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‘Safe spaces’ and how to escape from them

June 2017 | by Chris Hand

Now before you read this article, I’d better issue you with a warning. You see, I live in a carefully policed, ideological ‘safe space’. I am not able to tolerate the slightest difference of opinion that gets me upset’.

If you disagree with what I say and write a letter to the editor or post something negative on Facebook, I will explode with a mixture of shock and outrage. I will rush on to Twitter to have you un-friended and reliably inform you that you are suffering from an unpleasant phobia.

Oh yes, I warn you, the stigma will be unbearable! For your disagreement with me is conclusive evidence of your irrational hatred. It is the only explanation for your behaviour.

You will be marginalised, stigmatised and ‘no-platformed’. You will be labelled as a person consumed with prejudice against, er, well me actually. I will then ‘virtue-signal’ how I outed some sad phobic type and return to living peacefully in my safe space, where I can nurture my compassionate, tolerant self, away from all intrusions.

Ideological toolkit

A far-fetched caricature? I wish it was. But ‘safe spaces’, ‘no-platforming’ and ‘virtue-signalling’ are part of the ideological toolkit of many of today’s young and not-so-young people.

Some students and activists live by this playbook of political correctness. Demands are made for students to be insulated on campus from opinions deemed to be offensive hate speech. People expect college authorities to provide ‘safe spaces’, where those whose views are judged to be racist, Islamophobic, homophobic, or against transgender people, are banned.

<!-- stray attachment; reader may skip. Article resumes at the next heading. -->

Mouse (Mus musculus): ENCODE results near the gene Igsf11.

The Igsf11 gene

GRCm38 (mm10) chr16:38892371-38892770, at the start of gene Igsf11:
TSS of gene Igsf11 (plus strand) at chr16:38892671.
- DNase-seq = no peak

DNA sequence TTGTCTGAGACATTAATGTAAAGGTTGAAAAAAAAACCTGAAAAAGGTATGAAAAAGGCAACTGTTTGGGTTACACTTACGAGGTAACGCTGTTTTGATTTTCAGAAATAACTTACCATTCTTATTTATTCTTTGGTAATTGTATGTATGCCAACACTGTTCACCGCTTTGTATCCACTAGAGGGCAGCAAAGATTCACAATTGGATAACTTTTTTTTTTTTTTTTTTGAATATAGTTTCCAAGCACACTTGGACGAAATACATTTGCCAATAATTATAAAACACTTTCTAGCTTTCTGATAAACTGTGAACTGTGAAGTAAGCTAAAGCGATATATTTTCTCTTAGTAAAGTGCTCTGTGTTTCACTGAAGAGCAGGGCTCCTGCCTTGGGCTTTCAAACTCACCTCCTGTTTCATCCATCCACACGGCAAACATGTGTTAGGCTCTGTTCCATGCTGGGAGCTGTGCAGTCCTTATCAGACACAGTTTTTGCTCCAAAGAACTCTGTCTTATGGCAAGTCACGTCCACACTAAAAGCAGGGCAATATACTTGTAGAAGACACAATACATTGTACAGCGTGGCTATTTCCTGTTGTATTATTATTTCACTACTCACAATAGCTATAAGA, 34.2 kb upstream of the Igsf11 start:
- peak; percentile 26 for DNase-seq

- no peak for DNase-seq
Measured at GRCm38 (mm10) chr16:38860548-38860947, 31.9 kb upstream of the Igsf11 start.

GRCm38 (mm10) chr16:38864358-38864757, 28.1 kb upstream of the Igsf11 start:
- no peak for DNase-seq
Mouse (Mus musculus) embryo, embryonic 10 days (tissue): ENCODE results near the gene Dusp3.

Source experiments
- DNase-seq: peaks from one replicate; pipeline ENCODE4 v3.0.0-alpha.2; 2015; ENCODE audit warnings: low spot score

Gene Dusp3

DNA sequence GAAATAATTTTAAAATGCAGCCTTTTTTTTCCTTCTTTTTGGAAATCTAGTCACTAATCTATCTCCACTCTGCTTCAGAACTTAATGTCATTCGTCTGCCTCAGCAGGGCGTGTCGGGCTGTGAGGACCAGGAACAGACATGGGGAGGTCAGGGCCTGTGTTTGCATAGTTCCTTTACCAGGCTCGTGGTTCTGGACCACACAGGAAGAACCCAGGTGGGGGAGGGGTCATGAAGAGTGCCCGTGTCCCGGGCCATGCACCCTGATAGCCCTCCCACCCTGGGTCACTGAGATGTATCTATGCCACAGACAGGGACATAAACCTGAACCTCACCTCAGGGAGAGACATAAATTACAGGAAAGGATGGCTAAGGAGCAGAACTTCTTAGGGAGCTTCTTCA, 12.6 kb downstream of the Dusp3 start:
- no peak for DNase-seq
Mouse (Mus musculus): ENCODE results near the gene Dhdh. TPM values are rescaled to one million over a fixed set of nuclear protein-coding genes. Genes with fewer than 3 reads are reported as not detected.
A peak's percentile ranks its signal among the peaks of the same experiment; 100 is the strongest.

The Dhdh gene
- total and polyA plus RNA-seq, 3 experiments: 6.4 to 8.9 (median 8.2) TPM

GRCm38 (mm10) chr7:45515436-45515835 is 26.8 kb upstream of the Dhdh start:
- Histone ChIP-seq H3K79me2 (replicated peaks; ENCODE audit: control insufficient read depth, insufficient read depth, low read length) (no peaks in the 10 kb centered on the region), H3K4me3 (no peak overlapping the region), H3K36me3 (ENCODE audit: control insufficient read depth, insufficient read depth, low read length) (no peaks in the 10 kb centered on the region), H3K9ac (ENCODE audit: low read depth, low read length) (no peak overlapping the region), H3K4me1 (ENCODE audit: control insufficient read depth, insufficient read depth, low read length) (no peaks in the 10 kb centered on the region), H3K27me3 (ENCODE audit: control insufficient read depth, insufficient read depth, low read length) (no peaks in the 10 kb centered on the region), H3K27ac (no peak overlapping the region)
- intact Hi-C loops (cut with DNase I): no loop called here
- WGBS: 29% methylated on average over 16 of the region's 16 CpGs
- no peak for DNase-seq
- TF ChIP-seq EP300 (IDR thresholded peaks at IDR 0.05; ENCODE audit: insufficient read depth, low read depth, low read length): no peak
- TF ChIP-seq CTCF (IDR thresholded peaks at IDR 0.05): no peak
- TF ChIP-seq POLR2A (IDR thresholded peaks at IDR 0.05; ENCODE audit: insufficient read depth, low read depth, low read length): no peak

Petitions are gotten up, hash tags created, speakers barred and lively discussions conducted over social media, diagnosing phobias and unacceptable manifestations of patriarchal privilege.

But there are big losers in this ‘safe spaces’ world. Freedom of speech is the first casualty; it gets replaced with ‘freedom of my speech, but not yours’. Intellectual inquiry is another one to take a big hit; the ‘safe space’ becomes a ‘dead space’, where no intellectual or moral challenge to the received orthodoxy is able to stimulate progress or change.

Secular monasteries

From the Christian point of view, the ‘safe space’ industry easily becomes a covert way of shutting down the expression of Christian truth. Opposing same-sex marriage and being critical of Islam or macro-evolutionary theory are quite likely to earn you an exclusion order.

For safe spaces are not neutral spaces. They are designed by people who think in a particular way. They may, for example, be atheists and radical feminists, who are in major disagreement with biblical morality and the Bible’s teaching on male headship.

They want a ‘safe space’ from God, the Bible and Bible-believing Christians. In fact, their safe space is a secular version of the monastery. High walls, a cloistered environment, no outside distractions; it is a micro-environment to preserve the faithful and keep them pure in thought and deed.

It is the radical feminist’s nunnery, where the virtuous life of fighting bigotry and combatting hate speech can be pursued, without having to endure the temptations of contact with carriers of dread diseases like patriarchy, Islamophobia and homophobia.

Or, to put it like this, it is another doomed effort to sew fig leaves together and make coverings because the conscience hears God’s voice and is afraid and wants to hide (Genesis 3:7, 10). It is a ‘spiritual’ retreat from a holy and just God with absolute standards.

And the arrogance of it! For when we assert our right to avoid having to listen to our fellow man or God, we declare our absolute moral and intellectual self-sufficiency. We say, ‘We are the people and knowledge dies with us’ (Job 12:2); our every thought is brilliant, our moral compass set due north.